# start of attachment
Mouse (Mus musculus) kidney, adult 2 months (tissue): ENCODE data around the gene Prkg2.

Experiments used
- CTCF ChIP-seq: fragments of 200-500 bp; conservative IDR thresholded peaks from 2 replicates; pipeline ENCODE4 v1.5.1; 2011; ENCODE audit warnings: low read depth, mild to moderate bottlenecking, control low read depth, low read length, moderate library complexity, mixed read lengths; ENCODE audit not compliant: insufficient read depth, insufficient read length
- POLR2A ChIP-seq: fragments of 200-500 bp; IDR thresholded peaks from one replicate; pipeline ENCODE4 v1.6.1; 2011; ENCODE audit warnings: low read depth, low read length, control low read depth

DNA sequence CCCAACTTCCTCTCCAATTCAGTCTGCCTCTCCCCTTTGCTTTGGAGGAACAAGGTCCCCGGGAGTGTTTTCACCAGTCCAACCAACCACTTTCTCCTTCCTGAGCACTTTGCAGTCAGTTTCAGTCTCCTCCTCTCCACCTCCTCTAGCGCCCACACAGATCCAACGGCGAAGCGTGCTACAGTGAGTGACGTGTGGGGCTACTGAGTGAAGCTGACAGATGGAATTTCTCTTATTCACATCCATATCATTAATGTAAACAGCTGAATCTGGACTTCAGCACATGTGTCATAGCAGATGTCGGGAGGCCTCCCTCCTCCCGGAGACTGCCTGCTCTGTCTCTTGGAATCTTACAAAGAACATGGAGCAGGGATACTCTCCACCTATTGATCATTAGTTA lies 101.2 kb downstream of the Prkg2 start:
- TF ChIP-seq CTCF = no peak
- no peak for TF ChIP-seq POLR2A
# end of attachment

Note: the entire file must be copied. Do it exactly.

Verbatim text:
Mouse (Mus musculus) kidney, adult 2 months (tissue): ENCODE data around the gene Prkg2.

Experiments used
- CTCF ChIP-seq: fragments of 200-500 bp; conservative IDR thresholded peaks from 2 replicates; pipeline ENCODE4 v1.5.1; 2011; ENCODE audit warnings: low read depth, mild to moderate bottlenecking, control low read depth, low read length, moderate library complexity, mixed read lengths; ENCODE audit not compliant: insufficient read depth, insufficient read length
- POLR2A ChIP-seq: fragments of 200-500 bp; IDR thresholded peaks from one replicate; pipeline ENCODE4 v1.6.1; 2011; ENCODE audit warnings: low read depth, low read length, control low read depth

DNA sequence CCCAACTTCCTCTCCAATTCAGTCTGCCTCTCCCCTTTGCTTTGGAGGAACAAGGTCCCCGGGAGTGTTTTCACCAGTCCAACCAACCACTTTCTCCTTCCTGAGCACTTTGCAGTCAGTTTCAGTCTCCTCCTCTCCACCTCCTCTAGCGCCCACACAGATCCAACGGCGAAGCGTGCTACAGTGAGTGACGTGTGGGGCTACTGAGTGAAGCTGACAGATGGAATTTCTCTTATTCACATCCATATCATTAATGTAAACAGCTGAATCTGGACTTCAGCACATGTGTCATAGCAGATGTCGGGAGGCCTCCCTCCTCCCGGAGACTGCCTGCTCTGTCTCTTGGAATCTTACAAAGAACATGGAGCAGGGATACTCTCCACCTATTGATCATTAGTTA lies 101.2 kb downstream of the Prkg2 start:
- TF ChIP-seq CTCF = no peak
- no peak for TF ChIP-seq POLR2A